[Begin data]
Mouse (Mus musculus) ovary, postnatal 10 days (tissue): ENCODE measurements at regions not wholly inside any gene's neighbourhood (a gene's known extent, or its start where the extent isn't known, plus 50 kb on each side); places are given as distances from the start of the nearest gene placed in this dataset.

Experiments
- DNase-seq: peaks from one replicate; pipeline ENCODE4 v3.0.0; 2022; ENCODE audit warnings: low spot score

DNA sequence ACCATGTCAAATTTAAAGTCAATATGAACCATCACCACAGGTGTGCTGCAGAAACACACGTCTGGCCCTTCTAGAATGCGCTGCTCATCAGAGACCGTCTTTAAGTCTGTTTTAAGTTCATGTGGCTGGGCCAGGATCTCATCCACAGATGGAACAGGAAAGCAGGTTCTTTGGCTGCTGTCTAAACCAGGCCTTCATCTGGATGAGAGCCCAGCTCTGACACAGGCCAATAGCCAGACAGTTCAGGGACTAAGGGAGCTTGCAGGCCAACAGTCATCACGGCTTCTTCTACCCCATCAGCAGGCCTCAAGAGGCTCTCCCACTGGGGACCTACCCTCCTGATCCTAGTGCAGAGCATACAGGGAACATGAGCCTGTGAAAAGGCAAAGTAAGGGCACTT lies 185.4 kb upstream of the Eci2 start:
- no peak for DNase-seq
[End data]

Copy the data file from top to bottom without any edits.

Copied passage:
Mouse (Mus musculus) ovary, postnatal 10 days (tissue): ENCODE measurements at regions not wholly inside any gene's neighbourhood (a gene's known extent, or its start where the extent isn't known, plus 50 kb on each side); places are given as distances from the start of the nearest gene placed in this dataset.

Experiments
- DNase-seq: peaks from one replicate; pipeline ENCODE4 v3.0.0; 2022; ENCODE audit warnings: low spot score

DNA sequence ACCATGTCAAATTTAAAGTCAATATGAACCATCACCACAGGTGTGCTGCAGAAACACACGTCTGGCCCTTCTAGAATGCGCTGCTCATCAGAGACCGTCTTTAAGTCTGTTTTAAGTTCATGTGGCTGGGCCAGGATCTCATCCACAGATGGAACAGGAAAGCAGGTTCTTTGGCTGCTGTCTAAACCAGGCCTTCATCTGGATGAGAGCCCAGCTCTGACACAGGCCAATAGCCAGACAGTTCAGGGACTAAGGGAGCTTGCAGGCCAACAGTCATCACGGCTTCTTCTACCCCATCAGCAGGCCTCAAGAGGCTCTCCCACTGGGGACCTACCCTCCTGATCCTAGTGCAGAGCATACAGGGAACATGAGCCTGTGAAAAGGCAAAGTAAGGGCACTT lies 185.4 kb upstream of the Eci2 start:
- no peak for DNase-seq